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The Road Ahead

News, updates and thoughts from Calzada Media

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16 May 2017
 by Alexander John in Announcements, Help & Support
Length: 1 minute, 40 seconds (333 words)

In response the the major cyber attack that has targeted the NHS and other business across the UK last week, Microsoft has released a critical update for all operating systems including those no longer supported such as Windows XP, Windows Vista and Windows Server 2003. Microsoft has urged all Windows users to apply the MS17-010 hotfix update as soon as possible.

This update has been released through Windows Defender. More information about the hotfix may found on the Microsoft Technet website.

For most personal and small business customers, install this hotfix and any other outstanding updates via Windows Update. In Windows 10 or Windows Server 2016, the update should be automatically installed. If not, access Update via Start > Settings > Update

What is WannaCrypt and how does it work?

The ransomware known as WannaCrypt has taken advantage of a security vulnerability within Windows that present in at least 200,000 computers in more than 150 countries worldwide. Once a computer is infected, all of its' files are encrypted by the ransomware which then demands payment from the user to access their files. If payment is not received by a certain date, then it is potentially lost forever.

Once installed, WannaCrypt acts like a worm and replicates throughout the local network infecting any other vulnerable computers.

This vulnerability came to light in March and Microsoft issued a patch for all supported Windows systems. WannaCrypt has taken advantage of computers that are either running older, unsupported versions of Windows (Windows XP, Windows Vista and Windows Server 2003) or those that have not had the patch installed.

Email Scanning

Although we scan all email messages that pass through our servers, we cannot guarantee all infected files are intercepted and deleted. We urge all our customers to ensure they are protected against ransomware, viruses and other malware attacks by ensuring they have an up-to-date security software installed on all computers.

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19 Feb 2015
 by Alexander John in LeafUrl
Length: 1 minute (201 words)

When a website falls over the cause may typically traced to either bad coding, the web server, database or just plain old human failure. LeafURL stopped working at around 19:30 yesterday for an odd and unexpected cause. The AntiVirus software suddenly and falsely considered our CalzadaMedia.Web code library to be a virus.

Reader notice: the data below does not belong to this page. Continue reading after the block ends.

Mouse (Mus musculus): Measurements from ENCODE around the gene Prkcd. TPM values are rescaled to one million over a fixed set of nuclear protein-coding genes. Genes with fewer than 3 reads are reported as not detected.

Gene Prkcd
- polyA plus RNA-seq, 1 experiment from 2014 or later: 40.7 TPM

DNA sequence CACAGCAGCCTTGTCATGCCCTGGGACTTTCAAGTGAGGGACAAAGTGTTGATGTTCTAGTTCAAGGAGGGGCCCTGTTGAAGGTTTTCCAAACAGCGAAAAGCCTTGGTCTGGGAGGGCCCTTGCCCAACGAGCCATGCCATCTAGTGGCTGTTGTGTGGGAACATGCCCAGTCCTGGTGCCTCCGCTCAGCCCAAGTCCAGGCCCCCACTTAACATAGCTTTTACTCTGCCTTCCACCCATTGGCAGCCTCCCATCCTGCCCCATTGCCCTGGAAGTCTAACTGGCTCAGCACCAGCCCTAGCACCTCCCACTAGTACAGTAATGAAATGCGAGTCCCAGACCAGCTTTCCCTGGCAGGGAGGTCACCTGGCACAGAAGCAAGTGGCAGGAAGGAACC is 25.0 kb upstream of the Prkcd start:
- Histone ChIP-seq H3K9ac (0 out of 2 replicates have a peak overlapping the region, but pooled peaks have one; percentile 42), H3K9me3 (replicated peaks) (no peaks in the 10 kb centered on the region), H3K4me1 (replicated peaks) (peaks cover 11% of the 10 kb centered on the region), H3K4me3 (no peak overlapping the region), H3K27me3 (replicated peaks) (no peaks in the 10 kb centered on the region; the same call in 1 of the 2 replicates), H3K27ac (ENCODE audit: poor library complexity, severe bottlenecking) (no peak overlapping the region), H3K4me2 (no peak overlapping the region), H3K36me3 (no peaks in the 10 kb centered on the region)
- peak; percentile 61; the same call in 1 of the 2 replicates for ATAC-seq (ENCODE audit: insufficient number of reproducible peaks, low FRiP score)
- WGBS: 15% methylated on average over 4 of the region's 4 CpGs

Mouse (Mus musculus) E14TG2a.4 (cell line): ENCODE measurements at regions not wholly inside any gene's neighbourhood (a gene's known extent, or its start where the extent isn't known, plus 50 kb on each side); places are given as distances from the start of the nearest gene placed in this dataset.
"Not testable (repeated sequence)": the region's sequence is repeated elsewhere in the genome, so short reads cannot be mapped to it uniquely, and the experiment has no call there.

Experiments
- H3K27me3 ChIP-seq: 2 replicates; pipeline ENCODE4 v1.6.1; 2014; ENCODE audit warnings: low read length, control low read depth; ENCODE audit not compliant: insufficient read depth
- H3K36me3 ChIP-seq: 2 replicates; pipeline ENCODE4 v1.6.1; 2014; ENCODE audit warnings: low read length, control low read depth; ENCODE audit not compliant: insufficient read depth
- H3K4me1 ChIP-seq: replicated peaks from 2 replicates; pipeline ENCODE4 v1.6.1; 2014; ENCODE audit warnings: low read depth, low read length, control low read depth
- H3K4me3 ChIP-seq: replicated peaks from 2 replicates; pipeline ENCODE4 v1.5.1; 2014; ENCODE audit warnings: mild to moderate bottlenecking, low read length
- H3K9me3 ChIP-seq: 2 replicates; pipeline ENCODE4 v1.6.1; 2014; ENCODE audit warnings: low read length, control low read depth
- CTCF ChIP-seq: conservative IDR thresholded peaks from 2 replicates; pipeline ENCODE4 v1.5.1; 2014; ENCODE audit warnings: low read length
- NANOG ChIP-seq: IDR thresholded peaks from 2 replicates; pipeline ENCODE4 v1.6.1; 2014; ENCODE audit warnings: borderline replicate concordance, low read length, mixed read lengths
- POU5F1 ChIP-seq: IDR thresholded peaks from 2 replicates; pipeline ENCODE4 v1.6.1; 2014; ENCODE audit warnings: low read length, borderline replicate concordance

As its' name suggests, CalzadaMedia.Web is entirely written by us and it is used in many websites we have built. It provides common functionality and controls that are required in most ASP.Net websites. It's just one of many code libraries we have created to make life simpler. Instead of copying code from one project to the next, we just use the library.

The really strange thing here is that the exact same version of the library is in use by other websites on the same server and they weren't identified as being viruses. The AntiVirus software has had a good talking to and this problem shouldn't (crossed fingers) raise its' head again.

As we frequently use shortened Urls, some users may have experienced a few problems whilst LeafURL was offline. Our apologies to anyone that was affected.

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22 Jan 2015
 by Alexander John in Announcements, Email
Length: 57 seconds (190 words)

We have recently revised and updated the anti-virus and anti-malware scanning that we perform on all incoming messages for our standard mail accounts.

As before, any message (including attachments) that is detected as containing a virus or malware will automatically and irrevocably be deleted. This entire process occurs before the offending message is delivered to the recipient's inbox.

If a virus or malware is detected, our mail servers will also send a notification message to the intended recipient. This notification includes key information like the sender's address and the message's subject. As many infected messages may also be considered to be spam, the notification message may end up in your mailbox's SPAM folder.

As we cannot guarantee that our antivirus scanners will intercept every infected message, we strongly urge all of customers to install antivirus software on their PCs. There are a substantial range of antivirus/security software providers - AVG, Avast, Eset, Mcafee to name but a few - many of whom offer a free* versions of their antivirus products.

* Software licence conditions and limitations will vary - please check with supplier.

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